With sincere respect and Christian regard I remain, my dear madam
Your most obedient servant
Before closing the record of this European trip, so disappointing in many ways and yet so encouraging in others, it may be well to note that, while he was in Paris, Morse in 1838 not only took out a patent on his recording telegraph, but also on a system to be used on railways to report automatically the presence of a train at any point on the line. A reproduction of his own drawing of the apparatus to be used is here given, and the mechanism is so simple that an explanation is hardly necessary. From it can be seen not only that he did, at this early date, realize the possibilities of his invention along various lines, but that it embodies the principle of the police and fire-alarm systems now in general use.
It is not recorded that he ever realized anything financially from this ingenious modification of his main invention. Commenting on it, and on his plans for a military telegraph, he gives this amusing sketch:—
“On September 10, 1838, a telegraph instrument constructed in the United States on the same principles, but slightly modified to make it portable, was exhibited to the Academy of Sciences in Paris, and explained by M. Arago at the session of that date. An account of this exhibition is recorded in the Comptes Rendus.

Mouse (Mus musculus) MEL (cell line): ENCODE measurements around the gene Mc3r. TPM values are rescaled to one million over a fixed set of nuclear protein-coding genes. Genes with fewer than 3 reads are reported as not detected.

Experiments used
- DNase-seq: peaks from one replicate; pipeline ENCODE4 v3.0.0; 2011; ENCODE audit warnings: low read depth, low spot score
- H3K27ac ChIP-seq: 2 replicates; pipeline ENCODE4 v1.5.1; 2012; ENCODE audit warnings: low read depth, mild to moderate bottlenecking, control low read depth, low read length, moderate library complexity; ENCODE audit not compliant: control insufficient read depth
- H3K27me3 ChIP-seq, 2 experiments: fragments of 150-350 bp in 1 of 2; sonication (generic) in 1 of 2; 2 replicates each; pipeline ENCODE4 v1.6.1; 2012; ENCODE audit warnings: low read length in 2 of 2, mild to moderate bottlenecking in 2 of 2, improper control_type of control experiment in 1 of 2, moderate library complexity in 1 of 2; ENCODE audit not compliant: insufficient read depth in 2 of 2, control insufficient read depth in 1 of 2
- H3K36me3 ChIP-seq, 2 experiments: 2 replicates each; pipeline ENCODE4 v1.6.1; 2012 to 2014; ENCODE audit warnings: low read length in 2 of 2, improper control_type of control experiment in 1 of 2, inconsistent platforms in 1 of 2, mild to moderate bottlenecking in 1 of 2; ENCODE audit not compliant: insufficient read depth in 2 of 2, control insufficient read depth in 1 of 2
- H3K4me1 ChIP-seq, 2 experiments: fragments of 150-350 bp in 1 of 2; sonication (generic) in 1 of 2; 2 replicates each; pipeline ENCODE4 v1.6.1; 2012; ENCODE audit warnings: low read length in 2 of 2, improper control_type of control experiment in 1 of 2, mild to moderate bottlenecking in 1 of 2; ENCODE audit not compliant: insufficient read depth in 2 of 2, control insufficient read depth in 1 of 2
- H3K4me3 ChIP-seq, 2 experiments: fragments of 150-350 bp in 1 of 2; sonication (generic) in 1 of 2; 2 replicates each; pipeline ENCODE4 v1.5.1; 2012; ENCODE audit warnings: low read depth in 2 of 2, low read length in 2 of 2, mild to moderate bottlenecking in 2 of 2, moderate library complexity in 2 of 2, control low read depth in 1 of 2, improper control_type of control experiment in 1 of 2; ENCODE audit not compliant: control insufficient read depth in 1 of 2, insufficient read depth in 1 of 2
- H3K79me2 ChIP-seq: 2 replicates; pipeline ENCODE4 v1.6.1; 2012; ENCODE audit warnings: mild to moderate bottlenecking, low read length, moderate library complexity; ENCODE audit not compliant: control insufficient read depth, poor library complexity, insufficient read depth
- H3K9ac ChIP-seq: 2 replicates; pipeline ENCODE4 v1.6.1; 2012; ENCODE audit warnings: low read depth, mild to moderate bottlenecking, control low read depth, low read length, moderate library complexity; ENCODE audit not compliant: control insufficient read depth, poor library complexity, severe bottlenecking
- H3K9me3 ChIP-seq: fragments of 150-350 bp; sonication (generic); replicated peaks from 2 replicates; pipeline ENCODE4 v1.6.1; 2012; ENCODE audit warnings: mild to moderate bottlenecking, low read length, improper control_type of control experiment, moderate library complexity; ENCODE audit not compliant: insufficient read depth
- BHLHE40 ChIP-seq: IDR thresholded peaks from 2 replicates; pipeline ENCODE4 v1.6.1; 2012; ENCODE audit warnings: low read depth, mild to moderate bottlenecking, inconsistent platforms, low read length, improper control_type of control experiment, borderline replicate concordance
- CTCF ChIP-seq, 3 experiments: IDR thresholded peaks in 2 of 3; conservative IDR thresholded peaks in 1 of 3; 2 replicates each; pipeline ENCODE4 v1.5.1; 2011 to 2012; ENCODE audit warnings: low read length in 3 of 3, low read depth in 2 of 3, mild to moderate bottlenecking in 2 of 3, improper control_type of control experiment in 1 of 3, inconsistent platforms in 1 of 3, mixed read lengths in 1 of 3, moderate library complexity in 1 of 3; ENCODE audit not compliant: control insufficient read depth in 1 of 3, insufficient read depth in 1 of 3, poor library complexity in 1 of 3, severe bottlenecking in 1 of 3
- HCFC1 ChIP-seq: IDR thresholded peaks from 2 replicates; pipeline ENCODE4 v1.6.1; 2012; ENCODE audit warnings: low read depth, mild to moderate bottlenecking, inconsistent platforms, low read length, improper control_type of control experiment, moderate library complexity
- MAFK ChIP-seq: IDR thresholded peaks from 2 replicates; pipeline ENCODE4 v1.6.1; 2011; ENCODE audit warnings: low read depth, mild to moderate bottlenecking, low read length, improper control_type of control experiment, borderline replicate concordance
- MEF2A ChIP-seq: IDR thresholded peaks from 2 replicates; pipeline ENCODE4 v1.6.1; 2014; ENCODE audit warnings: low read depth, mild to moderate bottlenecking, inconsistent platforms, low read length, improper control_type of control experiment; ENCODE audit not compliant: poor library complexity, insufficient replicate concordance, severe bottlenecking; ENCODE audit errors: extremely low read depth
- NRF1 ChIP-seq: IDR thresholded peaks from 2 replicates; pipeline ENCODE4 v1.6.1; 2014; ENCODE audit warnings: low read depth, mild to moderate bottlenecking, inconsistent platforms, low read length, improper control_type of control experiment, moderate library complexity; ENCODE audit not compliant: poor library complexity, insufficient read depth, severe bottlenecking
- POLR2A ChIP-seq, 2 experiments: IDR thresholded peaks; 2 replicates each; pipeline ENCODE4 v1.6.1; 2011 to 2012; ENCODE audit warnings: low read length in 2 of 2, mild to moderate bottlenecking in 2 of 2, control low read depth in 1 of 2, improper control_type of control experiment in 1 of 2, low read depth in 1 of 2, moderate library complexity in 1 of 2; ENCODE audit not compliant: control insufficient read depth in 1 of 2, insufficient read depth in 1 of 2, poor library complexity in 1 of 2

“A week or two after I exhibited at my lodgings, in connection with this instrument, my railroad telegraph, an application of signals by sound, for which I took out letters patent in Paris, and at the same time I communicated to the Minister of War, General Bernard, my plans for a military telegraph with which he was much pleased.
[Illustration: RAILWAY TELEGRAPH DRAWING BY MORSE Patented by him in France in 1838, and embodying principles of Police and Fire Alarm Telegraph]
“I dined with him by invitation, and in the evening, repairing with him to his billiard-room, while the rest of the guests were amusing themselves with the game, I gave him a general description of my plan. He listened with deep attention while I advocated its use on the battle-field, and gave him my reasons for believing that the army first using the facilities of the electric telegraph for military purposes would be sure of victory. He replied to me, after my answering many of his questions:—
“‘Be reticent,’ said he, ’on this subject for the present. I will send an officer of high rank to see and converse with you on the matter to-morrow.’
“The next day I was visited by an old Marshal of France, whose name has escaped my memory. Conversing by an interpreter, the Reverend E.N. Kirk, of Boston, I found it difficult to make the Marshal understand its practicability or its importance. The dominant idea in the Marshal’s mind, which he opposed to the project, was that it involved an increase of the material of the army, for I proposed